The longest of the World's Large Rivers, the Nile, is also one of the most ancient in terms of the impact of human civilisations. The basin's potential in terms of irrigated agricultural development and hydropower is immense, at the same time, large-scale vulnerable ecosystems such as biodiverse upland tributaries, floodplain swamps and a once fertile and healthy delta depend on its free flow. Sharp cultural boundaries between the Upper and the Lower Basin match profound environmental differences and changes in population pressure in relation to discharge. At present, large-scale engineering and highly debated technical and political solutions have tamed the large river, reduced to a trickle when it finally reaches the Mediterranean. Despite this, the challenge of consolidating a stable agreement between the Basin's nations is yet far from being met; a situation that creates political tension in one of the most troubled regions of the globe. The present review revisits the intertwining of Nile hydropolitics, linked to economic and political powers that go far beyond the Basin's boundaries, with the basin's hydrology to highlight critical environmental and social impacts undermining ecosystem services. Engineering operations aiming at controlling river discharge and harnessing its hydropower are exacerbating transboundary conflicts and converting the river into a large man-made channel. It is suggested that a change of focus from water quantities (i.e. river discharge in m³) to encompass a broader perception including water quality and economic and environmental benefits that can be derived from water use, could promote more agreeable environmentally acceptable solutions.

Hydrological characteristics and water resources management in the Nile Basin

PACINI, NICOLA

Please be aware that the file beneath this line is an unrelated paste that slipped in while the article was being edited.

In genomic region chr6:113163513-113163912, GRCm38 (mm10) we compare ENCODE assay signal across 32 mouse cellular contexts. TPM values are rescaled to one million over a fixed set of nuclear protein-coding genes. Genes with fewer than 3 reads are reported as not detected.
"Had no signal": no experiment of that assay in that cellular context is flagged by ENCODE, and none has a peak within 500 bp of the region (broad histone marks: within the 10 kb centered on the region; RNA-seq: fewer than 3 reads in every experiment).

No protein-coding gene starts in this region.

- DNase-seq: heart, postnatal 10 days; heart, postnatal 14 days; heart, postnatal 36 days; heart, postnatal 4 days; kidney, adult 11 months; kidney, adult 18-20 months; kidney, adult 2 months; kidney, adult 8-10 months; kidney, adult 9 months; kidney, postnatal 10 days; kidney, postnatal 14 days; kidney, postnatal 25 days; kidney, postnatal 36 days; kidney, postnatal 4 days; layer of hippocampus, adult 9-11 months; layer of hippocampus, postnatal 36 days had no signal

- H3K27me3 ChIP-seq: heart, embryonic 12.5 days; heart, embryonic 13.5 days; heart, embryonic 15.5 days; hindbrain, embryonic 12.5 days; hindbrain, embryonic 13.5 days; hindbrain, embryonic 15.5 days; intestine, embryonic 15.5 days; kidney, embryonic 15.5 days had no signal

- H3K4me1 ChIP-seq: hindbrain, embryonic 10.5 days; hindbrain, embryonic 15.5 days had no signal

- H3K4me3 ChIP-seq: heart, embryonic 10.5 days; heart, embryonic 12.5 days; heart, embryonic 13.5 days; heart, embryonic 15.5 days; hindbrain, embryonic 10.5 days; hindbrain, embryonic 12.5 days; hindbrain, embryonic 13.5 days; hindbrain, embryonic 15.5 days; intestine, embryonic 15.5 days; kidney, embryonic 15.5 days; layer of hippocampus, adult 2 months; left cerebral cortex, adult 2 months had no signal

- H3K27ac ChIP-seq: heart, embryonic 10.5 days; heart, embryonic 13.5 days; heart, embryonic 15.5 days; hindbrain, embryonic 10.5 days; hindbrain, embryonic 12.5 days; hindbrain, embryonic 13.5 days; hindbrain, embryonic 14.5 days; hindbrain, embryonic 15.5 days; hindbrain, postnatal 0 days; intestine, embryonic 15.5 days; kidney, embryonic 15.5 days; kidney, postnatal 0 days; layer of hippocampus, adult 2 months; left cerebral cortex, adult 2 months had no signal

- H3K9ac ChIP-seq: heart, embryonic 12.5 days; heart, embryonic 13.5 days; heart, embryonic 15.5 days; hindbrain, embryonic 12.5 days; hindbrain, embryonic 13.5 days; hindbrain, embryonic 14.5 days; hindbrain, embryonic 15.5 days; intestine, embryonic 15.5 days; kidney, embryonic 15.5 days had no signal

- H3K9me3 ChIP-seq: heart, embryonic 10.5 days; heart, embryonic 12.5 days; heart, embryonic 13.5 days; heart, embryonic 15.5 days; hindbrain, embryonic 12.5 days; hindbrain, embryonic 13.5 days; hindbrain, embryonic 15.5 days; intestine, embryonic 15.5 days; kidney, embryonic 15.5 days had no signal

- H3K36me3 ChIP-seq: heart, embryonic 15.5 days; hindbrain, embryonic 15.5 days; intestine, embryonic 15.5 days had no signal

Writing – Original Draft Preparation
;
2016

Abstract

The longest of the World's Large Rivers, the Nile, is also one of the most ancient in terms of the impact of human civilisations. The basin's potential in terms of irrigated agricultural development and hydropower is immense, at the same time, large-scale vulnerable ecosystems such as biodiverse upland tributaries, floodplain swamps and a once fertile and healthy delta depend on its free flow. Sharp cultural boundaries between the Upper and the Lower Basin match profound environmental differences and changes in population pressure in relation to discharge. At present, large-scale engineering and highly debated technical and political solutions have tamed the large river, reduced to a trickle when it finally reaches the Mediterranean. Despite this, the challenge of consolidating a stable agreement between the Basin's nations is yet far from being met; a situation that creates political tension in one of the most troubled regions of the globe. The present review revisits the intertwining of Nile hydropolitics, linked to economic and political powers that go far beyond the Basin's boundaries, with the basin's hydrology to highlight critical environmental and social impacts undermining ecosystem services. Engineering operations aiming at controlling river discharge and harnessing its hydropower are exacerbating transboundary conflicts and converting the river into a large man-made channel. It is suggested that a change of focus from water quantities (i.e. river discharge in m³) to encompass a broader perception including water quality and economic and environmental benefits that can be derived from water use, could promote more agreeable environmentally acceptable solutions.
Water-food-energy nexus
Large dams
Blue water
Hydropolitics
Desalination
Transboundary river management
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Utilizza questo identificativo per citare o creare un link a questo documento: http://hdl.handle.net/20.500.11770/131982
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